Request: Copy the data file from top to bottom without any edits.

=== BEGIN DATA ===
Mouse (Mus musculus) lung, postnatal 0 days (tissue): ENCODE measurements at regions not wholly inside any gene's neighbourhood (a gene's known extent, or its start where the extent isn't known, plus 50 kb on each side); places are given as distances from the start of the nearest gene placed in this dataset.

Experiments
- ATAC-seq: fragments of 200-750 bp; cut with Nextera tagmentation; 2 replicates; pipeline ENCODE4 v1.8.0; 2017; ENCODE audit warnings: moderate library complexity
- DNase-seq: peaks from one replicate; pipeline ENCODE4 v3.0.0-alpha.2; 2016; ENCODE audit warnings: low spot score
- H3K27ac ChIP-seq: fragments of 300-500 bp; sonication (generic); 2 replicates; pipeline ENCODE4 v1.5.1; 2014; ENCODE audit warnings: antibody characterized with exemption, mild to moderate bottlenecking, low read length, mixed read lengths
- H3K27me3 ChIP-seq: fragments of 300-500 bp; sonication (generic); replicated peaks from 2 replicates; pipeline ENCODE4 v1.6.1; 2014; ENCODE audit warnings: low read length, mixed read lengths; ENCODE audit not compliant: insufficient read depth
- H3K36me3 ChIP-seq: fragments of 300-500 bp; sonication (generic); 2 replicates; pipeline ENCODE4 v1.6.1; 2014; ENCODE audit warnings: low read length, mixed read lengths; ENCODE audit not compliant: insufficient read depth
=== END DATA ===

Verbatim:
Mouse (Mus musculus) lung, postnatal 0 days (tissue): ENCODE measurements at regions not wholly inside any gene's neighbourhood (a gene's known extent, or its start where the extent isn't known, plus 50 kb on each side); places are given as distances from the start of the nearest gene placed in this dataset.

Experiments
- ATAC-seq: fragments of 200-750 bp; cut with Nextera tagmentation; 2 replicates; pipeline ENCODE4 v1.8.0; 2017; ENCODE audit warnings: moderate library complexity
- DNase-seq: peaks from one replicate; pipeline ENCODE4 v3.0.0-alpha.2; 2016; ENCODE audit warnings: low spot score
- H3K27ac ChIP-seq: fragments of 300-500 bp; sonication (generic); 2 replicates; pipeline ENCODE4 v1.5.1; 2014; ENCODE audit warnings: antibody characterized with exemption, mild to moderate bottlenecking, low read length, mixed read lengths
- H3K27me3 ChIP-seq: fragments of 300-500 bp; sonication (generic); replicated peaks from 2 replicates; pipeline ENCODE4 v1.6.1; 2014; ENCODE audit warnings: low read length, mixed read lengths; ENCODE audit not compliant: insufficient read depth
- H3K36me3 ChIP-seq: fragments of 300-500 bp; sonication (generic); 2 replicates; pipeline ENCODE4 v1.6.1; 2014; ENCODE audit warnings: low read length, mixed read lengths; ENCODE audit not compliant: insufficient read depth